What it’s like in “the Dark Places”: Toni Morrison, Black feminism, and democracy today

People everywhere are so focused on the pandemic and its impact on life and society that commemorating literary landmarks might make one seem disengaged these days. Yet, it is precisely this backdrop – that of a global scourge highlighting the fissures in the fabric of our democracies – that makes Nobel laureate Black American writer Toni Morrison deeply relevant to us today as we mark the first anniversary of her death.

Morrison, who chafed at being called a ‘poetic’ writer, was self-avowedly political, in that she was conscious of her intention to write about the Black American experience from within, that is to say to write about it with autonomy and self-regard, to situate it out of what she called “the white gaze.”

Subjugated minds

Morrison, who wrote with truth, passion and, yes, poetry, about the lived experience of Black American people since the pre-Civil War days to the twentieth century counts among the all time greats of American literature.

To be sure, her skill in what Margaret Atwood described as “writing the male character” was considerable: the novels Song of Solomon and Jazz offer memorable illustrations.[i] Still, it is for her realistic yet fervent and lyrical narratives about the lives of Black American women that she would be best remembered. Indeed, apart from Alice Walker and Maya Angelou there is no other American novelist who may be said to equal her in vividly depicting Black female lives in their intersections with patriarchy on the one hand and racism on the other.

In her very first novel, The Bluest Eye, Morrison plunged into the tensions inherent in Black womanhood. This tale of a teenage Black girl who longs for a pair of blue eyes taps into both generally female and specifically Black female inner experience. By showing how intensely a woman can crave societal corroboration of her physical attractiveness, The Bluest Eye fleshes out what Naomi Wolf was to call the ‘the beauty myth’ – the concept of physical beauty as a cultural construct that both defines and oppresses women worldwide.[ii] The Black girl’s longing for blue eyes brings out how coloured people internalize the idea of their own inferiority and unquestioningly accepts White standards. In this, Morrison echoes Athol Fugard in the iconic South African drama Blood Knot, which shows how apartheid – systemic subjugation of Blacks by Whites – is also, ultimately, a state of the mind.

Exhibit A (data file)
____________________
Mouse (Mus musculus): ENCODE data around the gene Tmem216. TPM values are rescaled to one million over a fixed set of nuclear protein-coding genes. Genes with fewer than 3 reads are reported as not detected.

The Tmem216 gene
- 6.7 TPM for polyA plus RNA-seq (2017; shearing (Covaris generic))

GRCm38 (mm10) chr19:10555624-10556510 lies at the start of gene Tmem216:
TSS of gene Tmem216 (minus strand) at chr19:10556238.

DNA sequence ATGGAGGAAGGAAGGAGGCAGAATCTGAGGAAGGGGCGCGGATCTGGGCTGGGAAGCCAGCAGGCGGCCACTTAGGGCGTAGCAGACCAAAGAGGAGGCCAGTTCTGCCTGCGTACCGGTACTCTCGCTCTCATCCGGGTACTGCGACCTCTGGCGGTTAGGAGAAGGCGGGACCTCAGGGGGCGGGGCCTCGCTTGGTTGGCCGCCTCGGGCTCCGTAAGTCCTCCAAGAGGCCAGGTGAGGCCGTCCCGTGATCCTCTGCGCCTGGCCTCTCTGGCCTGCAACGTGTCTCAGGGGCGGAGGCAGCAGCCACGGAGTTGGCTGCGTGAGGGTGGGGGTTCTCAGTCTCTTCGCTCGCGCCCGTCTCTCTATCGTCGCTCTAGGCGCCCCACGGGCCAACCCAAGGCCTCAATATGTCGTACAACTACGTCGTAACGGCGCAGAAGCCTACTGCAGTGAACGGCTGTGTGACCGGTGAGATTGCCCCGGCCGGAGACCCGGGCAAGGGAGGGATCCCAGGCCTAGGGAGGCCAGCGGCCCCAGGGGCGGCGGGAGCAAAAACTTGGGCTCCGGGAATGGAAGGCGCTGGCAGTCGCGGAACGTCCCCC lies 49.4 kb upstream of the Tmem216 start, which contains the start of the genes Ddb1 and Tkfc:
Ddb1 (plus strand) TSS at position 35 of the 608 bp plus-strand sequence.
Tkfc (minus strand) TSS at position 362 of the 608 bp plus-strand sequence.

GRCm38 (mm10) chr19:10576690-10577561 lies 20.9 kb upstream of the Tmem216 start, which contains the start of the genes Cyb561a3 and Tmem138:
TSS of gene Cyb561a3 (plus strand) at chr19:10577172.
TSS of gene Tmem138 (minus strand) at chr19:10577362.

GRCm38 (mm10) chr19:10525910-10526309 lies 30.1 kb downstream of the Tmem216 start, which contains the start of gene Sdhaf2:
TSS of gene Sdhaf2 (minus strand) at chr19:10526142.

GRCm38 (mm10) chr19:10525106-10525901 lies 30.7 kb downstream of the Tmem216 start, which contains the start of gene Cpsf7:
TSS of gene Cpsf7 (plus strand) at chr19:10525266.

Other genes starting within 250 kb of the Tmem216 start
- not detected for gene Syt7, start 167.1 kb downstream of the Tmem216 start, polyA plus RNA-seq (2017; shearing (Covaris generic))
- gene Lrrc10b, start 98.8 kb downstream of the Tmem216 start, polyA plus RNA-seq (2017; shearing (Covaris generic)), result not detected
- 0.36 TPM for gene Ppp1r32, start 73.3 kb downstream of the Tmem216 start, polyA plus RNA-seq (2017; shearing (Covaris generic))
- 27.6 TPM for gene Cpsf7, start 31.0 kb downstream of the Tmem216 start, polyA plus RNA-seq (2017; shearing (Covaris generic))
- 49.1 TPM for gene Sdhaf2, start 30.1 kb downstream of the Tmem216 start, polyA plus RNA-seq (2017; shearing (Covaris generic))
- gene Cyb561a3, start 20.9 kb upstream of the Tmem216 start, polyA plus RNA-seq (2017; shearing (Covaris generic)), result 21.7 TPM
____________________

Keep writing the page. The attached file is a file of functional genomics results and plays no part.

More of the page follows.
As an Indian woman – a woman whose country has been through a long period of being ruled by a western power – one recognises that yearning for blue eyes, that craving for self-validation based on alien, imposed but internalised standards. Whitening creams are one of the best-selling items of personal care in India, after all, and at all strata of our society, we are still in awe of all things Occidental, starting from items of attire, through accent and manners to education.

Sula and Beloved

Morrison’s exploration of the dynamics of race, class and gender in Black American life found moving fictional expression in her subsequent novels like Sula, Song of Solomon, Beloved, Jazz, Home, A Mercy, and God help the Child. But it is Sula, one feels, which speaks most eloquently to women today. As a worldwide patriarchal backlash against the gains of feminism surges up in the wake of a global rise of the far-Right, we suffer from a lack of female camaraderie, the sort of class solidarity based on gender that forms the crux of Sula. In India, especially, where true modernity is yet to touch the lives of most women, where sexist stereotypes and gender-based expectations still define much of female personhood, the self-defining, individualistic Sula Peace reads like a dream – a dream that we women might help each other realise.

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» What it’s like in “the Dark Places”: Toni Morrison, Black feminism, and democracy today | Suparna Banerjee | Radio Free | https://www.radiofree.org/2020/08/03/what-its-like-in-the-dark-places-toni-morrison-black-feminism-and-democracy-today/ | 2023-02-07T02:25:01+00:00
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